Basic plant physiology: How can it fail?
We’ve learned how simple the formula for photosynthesis seems. Just take some CO2, a little water, throw in some sunlight and there you have it, carbohydrates and oxygen. Not so fast, what happens when something goes wrong? Let’s look at the first part of the photosynthetic equation and talk about what could go wrong. Carbon dioxide is plentiful in our atmosphere but can still be a limiting factor in the plant’s ability to perform photosynthesis. CO2 enters the plant through small openings on the under side of leaves known as stomates. When conditions are right stomates open and CO2 enters the plant. Believe it or not a lot can go wrong in this process. For example when a plant is under drought stress, water is absent for photosynthesis and typically the plant will close all stomates preventing the flow of water from the plant to the atmosphere. Stomatal closure means water no longer flows out and CO2 no longer flows in. Another example is when the soil is compacted and gas exchange is reduced. The majority of the CO2 in the atmosphere used for photosynthesis is liberated from the soil as a byproduct of microbial activity and organic matter breakdown. Additionally when soil is too wet or too dry microbial activity suffers and CO2 evolution is limited.
The next component of photosynthesis is water. It’s obvious that drought is defined as a severe water deficiency. Lack of rain or irrigation is not the only way water can be limited for photosynthesis. Plants take in water with their root system. Compacted soils, excessive thatch, excessive organic matter, soil layering, and a poor root system are just some of the ways in which a plant may be challenged for water during the growing season. A condition called “wet wilt” occurs when the plant can no longer take in water even though there is plenty available in the root zone. Plants need oxygen to perform root respiration. Plants have to perform root respiration to take in water. If the soil is saturated a plant cannot perform root respiration and can no longer take in water even though it is plentiful.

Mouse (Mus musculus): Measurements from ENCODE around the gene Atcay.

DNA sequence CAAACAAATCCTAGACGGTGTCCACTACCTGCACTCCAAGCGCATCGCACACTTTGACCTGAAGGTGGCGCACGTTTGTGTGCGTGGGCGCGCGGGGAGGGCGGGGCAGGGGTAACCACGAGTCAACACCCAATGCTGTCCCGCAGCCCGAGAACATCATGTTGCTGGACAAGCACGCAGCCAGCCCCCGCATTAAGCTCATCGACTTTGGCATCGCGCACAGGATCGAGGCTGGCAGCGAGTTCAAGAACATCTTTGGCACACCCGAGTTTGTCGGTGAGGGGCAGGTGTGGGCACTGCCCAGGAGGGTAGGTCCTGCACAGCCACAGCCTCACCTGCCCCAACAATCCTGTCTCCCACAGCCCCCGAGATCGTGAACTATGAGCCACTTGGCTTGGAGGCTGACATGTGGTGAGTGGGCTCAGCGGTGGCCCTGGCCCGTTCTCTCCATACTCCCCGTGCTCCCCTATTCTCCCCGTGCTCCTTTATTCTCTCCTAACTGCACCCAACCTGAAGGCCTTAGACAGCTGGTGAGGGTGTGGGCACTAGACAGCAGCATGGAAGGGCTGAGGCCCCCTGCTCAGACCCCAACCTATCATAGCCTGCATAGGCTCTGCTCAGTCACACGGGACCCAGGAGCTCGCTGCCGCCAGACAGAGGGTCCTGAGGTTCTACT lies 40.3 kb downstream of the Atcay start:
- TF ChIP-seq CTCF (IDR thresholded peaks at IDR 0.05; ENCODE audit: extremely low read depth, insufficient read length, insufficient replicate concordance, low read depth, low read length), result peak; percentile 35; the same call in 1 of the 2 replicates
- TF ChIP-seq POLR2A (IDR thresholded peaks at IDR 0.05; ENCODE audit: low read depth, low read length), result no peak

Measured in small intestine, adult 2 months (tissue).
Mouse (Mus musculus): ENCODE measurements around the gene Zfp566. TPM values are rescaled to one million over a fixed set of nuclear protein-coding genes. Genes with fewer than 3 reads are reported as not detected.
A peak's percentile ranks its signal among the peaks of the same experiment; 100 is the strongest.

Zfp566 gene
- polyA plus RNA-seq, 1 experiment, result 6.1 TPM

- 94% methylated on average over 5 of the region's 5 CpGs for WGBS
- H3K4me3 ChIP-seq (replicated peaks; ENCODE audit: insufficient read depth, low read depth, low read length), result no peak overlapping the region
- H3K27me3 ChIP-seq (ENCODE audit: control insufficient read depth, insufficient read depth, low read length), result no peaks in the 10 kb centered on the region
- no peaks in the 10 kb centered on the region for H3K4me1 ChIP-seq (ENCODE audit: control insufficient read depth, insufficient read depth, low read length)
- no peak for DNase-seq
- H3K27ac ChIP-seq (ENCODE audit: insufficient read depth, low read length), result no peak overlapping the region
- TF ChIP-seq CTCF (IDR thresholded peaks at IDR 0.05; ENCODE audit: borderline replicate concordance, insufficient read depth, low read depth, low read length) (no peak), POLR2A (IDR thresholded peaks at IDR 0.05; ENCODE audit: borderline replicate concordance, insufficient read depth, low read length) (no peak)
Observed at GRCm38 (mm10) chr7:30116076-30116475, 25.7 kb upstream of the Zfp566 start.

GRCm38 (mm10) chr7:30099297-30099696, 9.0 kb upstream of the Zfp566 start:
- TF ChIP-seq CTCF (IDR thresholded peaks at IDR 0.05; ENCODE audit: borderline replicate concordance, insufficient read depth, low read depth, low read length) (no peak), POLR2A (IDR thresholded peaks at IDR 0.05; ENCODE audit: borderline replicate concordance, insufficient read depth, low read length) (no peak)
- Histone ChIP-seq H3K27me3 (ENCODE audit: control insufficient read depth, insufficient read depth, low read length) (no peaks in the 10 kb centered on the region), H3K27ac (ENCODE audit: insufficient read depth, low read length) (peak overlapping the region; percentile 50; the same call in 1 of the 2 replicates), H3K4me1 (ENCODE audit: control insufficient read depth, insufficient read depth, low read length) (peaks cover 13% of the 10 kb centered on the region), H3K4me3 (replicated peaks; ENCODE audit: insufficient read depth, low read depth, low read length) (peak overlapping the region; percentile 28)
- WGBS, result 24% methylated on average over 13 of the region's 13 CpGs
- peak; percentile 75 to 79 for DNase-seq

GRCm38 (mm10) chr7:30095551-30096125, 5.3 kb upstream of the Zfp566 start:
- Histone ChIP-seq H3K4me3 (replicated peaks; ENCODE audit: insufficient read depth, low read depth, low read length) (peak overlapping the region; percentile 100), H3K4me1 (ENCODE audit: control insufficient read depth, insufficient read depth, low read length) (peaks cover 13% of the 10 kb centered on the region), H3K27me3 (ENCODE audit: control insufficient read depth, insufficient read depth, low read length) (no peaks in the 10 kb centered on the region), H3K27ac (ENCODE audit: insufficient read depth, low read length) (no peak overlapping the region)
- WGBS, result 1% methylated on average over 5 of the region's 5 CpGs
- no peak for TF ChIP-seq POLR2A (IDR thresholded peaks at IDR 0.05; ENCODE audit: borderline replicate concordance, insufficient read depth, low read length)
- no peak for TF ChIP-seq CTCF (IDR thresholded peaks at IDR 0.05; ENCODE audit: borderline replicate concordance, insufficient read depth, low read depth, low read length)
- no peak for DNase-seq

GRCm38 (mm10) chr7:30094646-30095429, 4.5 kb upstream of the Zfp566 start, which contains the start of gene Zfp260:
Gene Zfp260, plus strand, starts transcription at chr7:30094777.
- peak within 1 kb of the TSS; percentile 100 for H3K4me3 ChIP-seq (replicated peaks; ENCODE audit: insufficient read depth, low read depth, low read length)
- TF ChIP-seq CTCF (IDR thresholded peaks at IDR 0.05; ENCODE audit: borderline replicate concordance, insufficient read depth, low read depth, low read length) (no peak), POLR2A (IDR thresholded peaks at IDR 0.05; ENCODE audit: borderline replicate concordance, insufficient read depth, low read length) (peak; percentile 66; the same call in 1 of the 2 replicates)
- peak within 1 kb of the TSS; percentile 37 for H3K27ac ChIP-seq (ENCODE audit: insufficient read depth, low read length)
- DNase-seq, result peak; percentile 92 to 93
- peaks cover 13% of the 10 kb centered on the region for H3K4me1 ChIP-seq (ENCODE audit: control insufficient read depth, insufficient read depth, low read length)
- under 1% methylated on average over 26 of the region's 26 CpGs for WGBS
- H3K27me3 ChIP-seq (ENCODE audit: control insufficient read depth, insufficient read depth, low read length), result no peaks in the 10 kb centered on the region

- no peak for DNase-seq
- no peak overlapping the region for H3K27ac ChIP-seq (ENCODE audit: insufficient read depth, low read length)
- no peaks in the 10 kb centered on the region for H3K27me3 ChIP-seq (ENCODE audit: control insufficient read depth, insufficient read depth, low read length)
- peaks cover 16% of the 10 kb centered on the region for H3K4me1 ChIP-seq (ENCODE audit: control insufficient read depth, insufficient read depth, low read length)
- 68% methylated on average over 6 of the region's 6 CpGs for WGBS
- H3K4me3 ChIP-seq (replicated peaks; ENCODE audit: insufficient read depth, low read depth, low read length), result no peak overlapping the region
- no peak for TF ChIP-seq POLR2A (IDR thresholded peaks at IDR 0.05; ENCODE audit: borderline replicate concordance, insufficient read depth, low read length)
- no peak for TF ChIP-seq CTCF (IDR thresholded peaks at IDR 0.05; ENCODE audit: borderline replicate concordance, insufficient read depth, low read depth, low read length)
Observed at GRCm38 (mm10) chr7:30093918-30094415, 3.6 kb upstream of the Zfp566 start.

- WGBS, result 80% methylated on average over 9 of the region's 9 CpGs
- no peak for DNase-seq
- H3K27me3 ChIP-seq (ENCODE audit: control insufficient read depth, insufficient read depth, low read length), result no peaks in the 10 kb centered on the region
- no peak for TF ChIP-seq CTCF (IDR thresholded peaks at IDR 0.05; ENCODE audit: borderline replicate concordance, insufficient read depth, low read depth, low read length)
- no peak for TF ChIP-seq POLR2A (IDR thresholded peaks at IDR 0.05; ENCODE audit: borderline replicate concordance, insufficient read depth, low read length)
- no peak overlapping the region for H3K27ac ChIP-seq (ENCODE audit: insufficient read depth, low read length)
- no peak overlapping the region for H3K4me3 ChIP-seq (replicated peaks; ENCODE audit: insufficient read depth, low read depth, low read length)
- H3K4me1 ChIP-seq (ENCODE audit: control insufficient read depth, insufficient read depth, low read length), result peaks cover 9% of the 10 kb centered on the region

“The sun will come out tomorrow”. Well not always, and if a tree is blocking the sunlight its rising is irrelevant. The putting surface of a golf course green consists of plants mowed below an eighth of an inch at times. That’s about the same thickness as two nickels stacked on top of each other. Not a very big solar panel!
We’re starting to discover there’s a lot more to photosynthesis and energy production than we thought. In the next Fuel Log we will look at the role nutrients play in photosynthesis.